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What is drift diving?

Drift diving is a specialized form of boat diving allowing you to drift with the underwater currents during your entire dive. The boat is never anchored or moored and follows the group of divers the entire time. Drift diving allows you to:

 

·         Enjoy the dive more because you don’t have to swim against the current

·         Cover and see a large area in a short time

·         Use the current to move you in the direction you want to go

 

There are several forms of drift diving, and like all specialty forms of diving, require orientation and training from someone who knows the procedures and techniques used in the area you’ll be diving. The different types of drift diving are: float drift and live boat drift.

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The Art of Diving – Buoyancy Control

by David Miner

Diving is as much a sport as skiing, golf, or running. It’s not routinely considered an “athletic” sport, but it is a sport nonetheless. Participating in any type of sporting event is not automatic; it’s not as easy as just purchasing the equipment you need, paying some participation fees, and off you go. Playing and participating in sports requires training, learning, and practicing. Scuba diving is no exception.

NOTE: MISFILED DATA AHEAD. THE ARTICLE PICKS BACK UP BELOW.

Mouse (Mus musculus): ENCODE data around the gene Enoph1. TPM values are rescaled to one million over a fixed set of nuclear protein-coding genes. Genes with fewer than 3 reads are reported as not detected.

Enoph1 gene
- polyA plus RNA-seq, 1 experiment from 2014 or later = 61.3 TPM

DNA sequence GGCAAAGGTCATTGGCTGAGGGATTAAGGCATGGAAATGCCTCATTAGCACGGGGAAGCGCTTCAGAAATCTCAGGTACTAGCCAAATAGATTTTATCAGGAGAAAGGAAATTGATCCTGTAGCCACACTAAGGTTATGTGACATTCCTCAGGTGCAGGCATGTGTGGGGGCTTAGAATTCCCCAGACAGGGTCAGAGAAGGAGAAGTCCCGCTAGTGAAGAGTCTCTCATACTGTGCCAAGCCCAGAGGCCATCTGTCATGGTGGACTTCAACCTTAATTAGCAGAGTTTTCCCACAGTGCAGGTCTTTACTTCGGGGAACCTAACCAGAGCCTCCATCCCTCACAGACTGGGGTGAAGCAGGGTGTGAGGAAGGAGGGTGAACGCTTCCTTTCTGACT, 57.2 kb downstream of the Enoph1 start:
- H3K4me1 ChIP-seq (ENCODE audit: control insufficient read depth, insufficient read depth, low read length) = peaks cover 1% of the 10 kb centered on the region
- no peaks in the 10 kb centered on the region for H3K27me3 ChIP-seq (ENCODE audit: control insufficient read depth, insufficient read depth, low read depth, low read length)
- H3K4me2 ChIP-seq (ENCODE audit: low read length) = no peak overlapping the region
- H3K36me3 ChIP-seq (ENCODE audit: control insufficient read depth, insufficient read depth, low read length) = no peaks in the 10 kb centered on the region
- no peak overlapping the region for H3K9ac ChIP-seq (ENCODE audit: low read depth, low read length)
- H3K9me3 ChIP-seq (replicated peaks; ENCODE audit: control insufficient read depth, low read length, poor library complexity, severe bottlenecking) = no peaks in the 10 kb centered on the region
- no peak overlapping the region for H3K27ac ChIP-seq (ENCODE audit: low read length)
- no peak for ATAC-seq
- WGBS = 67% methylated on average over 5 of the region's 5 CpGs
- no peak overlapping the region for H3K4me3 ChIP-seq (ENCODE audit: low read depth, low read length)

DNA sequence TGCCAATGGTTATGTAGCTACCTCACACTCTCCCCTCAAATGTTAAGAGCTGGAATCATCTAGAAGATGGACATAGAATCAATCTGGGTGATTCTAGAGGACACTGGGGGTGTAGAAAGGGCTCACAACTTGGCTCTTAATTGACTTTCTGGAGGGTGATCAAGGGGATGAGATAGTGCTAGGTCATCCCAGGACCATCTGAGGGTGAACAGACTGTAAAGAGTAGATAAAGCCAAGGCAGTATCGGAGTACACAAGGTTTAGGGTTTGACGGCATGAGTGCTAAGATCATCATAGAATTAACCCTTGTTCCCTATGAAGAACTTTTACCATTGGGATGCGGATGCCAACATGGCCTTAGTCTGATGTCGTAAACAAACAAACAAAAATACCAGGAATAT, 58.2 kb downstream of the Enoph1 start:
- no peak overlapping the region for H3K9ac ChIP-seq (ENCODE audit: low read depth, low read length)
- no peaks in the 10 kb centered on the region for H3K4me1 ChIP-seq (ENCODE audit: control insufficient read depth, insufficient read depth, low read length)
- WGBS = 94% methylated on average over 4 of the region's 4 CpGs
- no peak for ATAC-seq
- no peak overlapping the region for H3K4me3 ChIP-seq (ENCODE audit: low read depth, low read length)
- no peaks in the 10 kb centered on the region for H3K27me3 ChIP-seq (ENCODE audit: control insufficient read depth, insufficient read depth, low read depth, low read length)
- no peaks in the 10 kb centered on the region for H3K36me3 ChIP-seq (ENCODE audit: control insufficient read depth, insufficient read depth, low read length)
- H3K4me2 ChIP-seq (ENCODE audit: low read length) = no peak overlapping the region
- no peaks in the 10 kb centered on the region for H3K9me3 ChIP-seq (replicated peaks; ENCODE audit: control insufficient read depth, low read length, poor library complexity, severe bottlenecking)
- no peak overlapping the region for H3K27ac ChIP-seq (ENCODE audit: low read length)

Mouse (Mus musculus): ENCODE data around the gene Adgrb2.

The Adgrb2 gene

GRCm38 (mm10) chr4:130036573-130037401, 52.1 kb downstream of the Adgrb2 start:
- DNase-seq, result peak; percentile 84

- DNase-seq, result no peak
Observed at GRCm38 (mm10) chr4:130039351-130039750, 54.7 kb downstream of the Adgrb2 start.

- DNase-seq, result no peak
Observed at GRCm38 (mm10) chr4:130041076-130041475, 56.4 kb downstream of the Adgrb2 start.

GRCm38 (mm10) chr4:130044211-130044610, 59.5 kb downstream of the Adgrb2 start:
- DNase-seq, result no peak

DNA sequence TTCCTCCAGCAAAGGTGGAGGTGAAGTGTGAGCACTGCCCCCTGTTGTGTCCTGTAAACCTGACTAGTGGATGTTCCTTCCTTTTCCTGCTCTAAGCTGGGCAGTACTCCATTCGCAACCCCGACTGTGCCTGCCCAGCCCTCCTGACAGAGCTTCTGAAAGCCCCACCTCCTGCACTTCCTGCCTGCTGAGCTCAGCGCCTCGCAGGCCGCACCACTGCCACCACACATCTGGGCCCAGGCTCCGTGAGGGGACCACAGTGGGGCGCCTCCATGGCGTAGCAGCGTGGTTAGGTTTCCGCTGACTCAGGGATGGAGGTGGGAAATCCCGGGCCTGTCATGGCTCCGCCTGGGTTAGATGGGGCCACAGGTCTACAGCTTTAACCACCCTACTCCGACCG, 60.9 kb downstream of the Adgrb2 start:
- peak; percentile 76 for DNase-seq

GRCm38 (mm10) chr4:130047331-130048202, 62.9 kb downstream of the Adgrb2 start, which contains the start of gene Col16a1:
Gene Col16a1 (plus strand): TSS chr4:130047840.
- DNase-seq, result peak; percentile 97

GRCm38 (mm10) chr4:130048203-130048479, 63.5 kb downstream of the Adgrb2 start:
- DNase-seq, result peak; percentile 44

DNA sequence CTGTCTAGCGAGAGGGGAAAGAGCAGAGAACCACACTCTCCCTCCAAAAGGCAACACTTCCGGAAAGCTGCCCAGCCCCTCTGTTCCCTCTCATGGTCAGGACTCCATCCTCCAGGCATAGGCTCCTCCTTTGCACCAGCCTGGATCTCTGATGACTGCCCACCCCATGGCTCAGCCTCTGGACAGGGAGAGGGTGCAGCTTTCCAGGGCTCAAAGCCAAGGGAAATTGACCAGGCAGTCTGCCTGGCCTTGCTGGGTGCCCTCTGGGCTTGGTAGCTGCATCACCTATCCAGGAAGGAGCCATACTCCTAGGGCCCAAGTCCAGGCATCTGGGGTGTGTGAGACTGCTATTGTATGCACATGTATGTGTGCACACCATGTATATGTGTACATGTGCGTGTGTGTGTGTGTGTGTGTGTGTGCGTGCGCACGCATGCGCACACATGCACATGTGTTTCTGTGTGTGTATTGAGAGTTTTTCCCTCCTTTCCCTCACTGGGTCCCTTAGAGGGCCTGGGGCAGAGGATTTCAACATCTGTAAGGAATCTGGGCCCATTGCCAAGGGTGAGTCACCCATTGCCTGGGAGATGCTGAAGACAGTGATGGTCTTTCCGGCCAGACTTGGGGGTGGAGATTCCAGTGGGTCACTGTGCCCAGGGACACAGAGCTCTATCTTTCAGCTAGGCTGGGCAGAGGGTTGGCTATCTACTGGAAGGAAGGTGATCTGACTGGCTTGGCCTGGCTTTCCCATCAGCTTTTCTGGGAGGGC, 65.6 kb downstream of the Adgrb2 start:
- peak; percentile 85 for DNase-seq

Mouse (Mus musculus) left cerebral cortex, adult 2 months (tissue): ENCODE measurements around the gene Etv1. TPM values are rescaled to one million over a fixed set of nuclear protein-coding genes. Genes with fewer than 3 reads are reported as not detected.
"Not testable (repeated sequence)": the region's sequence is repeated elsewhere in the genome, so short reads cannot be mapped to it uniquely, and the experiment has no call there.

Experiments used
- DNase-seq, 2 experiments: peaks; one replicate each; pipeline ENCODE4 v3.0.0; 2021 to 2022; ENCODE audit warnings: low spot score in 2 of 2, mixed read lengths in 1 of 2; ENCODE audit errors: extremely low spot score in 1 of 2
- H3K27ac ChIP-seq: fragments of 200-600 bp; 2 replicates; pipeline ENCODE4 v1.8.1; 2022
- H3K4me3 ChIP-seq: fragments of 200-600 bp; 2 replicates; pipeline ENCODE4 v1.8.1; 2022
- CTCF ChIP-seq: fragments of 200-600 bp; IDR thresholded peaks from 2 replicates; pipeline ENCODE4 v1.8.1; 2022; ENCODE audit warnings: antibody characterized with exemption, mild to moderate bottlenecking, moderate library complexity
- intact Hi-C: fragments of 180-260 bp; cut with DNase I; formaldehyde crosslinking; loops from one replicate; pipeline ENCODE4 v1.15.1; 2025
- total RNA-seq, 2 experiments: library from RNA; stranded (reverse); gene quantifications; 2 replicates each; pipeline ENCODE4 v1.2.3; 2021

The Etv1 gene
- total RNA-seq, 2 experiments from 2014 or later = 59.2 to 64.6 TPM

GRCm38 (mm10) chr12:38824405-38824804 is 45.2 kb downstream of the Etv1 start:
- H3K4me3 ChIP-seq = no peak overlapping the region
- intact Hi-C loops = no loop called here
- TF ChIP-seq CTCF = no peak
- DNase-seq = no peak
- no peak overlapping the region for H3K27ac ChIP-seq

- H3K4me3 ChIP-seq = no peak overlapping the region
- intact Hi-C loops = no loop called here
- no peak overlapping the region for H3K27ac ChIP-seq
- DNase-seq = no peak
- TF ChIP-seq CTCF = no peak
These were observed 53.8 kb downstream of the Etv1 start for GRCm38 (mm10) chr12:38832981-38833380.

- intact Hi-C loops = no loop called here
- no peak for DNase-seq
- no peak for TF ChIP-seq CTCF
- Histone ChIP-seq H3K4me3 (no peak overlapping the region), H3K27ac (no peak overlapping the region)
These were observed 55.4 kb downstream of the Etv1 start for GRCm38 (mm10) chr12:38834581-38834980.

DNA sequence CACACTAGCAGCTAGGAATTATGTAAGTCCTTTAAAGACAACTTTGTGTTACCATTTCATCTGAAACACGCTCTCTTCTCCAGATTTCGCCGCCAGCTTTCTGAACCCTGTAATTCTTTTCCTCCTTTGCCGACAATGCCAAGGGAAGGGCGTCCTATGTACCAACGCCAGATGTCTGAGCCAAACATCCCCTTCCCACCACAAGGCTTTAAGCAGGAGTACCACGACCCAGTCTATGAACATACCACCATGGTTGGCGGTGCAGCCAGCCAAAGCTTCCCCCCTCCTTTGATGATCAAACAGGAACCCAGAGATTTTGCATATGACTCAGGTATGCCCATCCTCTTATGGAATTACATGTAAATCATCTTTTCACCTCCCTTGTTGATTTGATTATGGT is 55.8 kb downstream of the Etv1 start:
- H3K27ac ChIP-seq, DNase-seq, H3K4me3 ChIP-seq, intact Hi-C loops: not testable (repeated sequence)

Swimming in a horizontal position just above the reef requires good buoyancy control

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Mating Manta Rays Caught on Tape

Rangiroa, French Polynesia

Text and photos by Peter Schneider

Rangiroa, this is the name of the place I call my home…at least since I moved here five years ago. It is the second biggest atoll in the world and the biggest one in French Polynesia. Its name, “huge sky,” describes accurately the phenomena when on a windless day the smooth surface of the lagoon melts with the sky. But there is more Rangiroa is famous for. It’s the abundance of pelagic fish, especially sharks…great hammerheads, silvertips, and hundreds of grey reef sharks. Filmmakers from all over the world make the long journey to the midst of the Pacific Ocean for them…or better to take good, clear images of them. Howard Hall, Jean-Michel Cousteau, Luc Besson, and Jean-Jacques Mantello just to name a few.

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